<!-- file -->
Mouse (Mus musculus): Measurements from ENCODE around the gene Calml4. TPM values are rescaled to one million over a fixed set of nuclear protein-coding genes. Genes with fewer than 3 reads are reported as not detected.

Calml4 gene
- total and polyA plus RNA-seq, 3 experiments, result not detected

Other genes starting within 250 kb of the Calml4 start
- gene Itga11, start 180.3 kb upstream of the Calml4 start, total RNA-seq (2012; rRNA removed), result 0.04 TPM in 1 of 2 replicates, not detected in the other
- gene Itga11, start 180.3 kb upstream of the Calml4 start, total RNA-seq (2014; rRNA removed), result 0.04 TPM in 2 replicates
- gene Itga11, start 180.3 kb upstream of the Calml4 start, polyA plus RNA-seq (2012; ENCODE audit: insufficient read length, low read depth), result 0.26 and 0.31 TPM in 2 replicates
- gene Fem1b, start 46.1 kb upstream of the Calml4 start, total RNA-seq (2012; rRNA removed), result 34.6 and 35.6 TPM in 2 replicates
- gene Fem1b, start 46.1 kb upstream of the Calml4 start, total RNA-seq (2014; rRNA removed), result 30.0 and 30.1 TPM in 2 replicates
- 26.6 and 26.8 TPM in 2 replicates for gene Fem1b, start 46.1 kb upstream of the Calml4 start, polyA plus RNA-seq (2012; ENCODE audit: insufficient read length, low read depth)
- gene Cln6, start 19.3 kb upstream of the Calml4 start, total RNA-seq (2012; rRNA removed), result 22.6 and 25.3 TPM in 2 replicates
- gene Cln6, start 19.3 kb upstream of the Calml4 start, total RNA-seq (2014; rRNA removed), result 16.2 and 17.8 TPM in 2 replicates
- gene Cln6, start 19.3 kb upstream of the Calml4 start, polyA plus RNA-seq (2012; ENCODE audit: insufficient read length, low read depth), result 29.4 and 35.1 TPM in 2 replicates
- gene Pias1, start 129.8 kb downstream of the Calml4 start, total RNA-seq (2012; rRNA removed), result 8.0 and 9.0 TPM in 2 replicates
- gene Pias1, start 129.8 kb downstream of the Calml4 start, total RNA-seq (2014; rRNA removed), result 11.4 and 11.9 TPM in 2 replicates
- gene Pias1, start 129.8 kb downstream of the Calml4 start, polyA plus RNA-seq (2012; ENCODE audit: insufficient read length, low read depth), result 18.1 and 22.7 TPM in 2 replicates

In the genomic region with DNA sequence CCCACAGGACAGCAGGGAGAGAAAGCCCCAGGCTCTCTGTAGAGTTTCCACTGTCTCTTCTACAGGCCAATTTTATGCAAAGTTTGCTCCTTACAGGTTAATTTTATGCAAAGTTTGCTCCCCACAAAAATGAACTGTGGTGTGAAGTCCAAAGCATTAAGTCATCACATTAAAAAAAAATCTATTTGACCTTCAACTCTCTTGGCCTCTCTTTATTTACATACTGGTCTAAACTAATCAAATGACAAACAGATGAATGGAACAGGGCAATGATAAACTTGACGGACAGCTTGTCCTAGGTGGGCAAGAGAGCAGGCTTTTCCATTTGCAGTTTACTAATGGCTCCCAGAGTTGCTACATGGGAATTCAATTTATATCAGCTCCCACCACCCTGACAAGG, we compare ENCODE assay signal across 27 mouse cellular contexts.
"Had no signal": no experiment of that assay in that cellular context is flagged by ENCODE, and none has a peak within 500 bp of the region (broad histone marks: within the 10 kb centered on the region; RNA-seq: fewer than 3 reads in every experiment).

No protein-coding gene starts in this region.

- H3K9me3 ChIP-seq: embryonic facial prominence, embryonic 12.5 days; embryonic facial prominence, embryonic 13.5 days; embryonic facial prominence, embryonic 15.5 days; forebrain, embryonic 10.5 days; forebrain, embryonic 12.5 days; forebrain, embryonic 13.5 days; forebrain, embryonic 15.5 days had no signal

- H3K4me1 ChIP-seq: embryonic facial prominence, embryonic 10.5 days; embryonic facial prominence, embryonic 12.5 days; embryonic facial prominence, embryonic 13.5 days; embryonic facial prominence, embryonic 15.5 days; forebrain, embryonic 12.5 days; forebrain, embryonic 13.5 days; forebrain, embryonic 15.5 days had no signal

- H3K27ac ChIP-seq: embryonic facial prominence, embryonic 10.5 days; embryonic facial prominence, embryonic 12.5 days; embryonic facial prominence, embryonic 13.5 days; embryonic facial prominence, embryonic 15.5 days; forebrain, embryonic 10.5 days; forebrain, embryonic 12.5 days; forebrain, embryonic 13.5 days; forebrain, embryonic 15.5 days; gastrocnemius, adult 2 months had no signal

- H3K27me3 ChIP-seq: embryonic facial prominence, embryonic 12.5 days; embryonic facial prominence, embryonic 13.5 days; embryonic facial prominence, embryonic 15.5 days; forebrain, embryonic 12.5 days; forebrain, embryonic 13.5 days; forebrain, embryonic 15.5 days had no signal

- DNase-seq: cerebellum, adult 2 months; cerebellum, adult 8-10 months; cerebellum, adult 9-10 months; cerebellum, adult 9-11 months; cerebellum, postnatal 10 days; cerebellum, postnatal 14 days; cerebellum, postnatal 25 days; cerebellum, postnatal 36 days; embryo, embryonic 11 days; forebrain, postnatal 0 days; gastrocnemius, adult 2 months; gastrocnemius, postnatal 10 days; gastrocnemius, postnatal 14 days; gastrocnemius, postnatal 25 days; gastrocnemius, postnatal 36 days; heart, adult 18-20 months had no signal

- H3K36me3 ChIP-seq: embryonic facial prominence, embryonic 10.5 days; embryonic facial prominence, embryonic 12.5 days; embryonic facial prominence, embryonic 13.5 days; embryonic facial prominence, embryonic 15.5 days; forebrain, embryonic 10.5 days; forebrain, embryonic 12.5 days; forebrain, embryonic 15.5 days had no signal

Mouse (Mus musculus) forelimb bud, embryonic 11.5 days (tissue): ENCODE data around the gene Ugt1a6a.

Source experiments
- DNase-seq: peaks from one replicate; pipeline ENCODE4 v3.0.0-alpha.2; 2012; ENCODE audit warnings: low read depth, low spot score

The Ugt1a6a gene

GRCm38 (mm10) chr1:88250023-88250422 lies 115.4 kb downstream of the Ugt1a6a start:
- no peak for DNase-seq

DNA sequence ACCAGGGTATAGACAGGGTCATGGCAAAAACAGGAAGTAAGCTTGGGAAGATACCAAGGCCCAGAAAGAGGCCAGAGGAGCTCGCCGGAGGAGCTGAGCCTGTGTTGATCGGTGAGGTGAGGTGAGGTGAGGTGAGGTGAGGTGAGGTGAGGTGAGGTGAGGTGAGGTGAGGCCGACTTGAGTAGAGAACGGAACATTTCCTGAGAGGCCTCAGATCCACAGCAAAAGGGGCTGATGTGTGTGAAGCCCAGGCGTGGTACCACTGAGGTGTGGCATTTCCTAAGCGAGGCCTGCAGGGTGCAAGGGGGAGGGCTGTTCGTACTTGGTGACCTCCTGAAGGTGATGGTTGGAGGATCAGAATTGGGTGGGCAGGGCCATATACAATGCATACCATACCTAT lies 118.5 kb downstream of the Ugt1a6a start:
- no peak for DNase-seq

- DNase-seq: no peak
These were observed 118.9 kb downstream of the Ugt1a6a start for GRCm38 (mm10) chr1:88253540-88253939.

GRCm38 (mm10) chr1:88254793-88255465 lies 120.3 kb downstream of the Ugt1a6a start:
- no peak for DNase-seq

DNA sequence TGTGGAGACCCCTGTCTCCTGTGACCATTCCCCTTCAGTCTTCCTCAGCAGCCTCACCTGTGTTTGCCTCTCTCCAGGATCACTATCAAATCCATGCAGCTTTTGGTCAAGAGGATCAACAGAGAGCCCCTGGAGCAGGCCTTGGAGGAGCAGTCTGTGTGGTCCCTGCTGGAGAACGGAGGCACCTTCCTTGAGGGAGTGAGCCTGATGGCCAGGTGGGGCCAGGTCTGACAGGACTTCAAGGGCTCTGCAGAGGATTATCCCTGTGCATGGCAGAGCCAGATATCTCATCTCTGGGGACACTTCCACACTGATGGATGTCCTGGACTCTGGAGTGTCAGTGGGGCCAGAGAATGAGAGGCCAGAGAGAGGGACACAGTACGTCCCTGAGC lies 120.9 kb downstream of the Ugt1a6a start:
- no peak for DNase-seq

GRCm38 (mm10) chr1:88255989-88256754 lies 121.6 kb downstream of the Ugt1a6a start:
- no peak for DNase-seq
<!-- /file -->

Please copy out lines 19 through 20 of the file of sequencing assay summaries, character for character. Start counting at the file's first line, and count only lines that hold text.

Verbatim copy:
No protein-coding gene starts in this region.

- H3K9me3 ChIP-seq: embryonic facial prominence, embryonic 12.5 days; embryonic facial prominence, embryonic 13.5 days; embryonic facial prominence, embryonic 15.5 days; forebrain, embryonic 10.5 days; forebrain, embryonic 12.5 days; forebrain, embryonic 13.5 days; forebrain, embryonic 15.5 days had no signal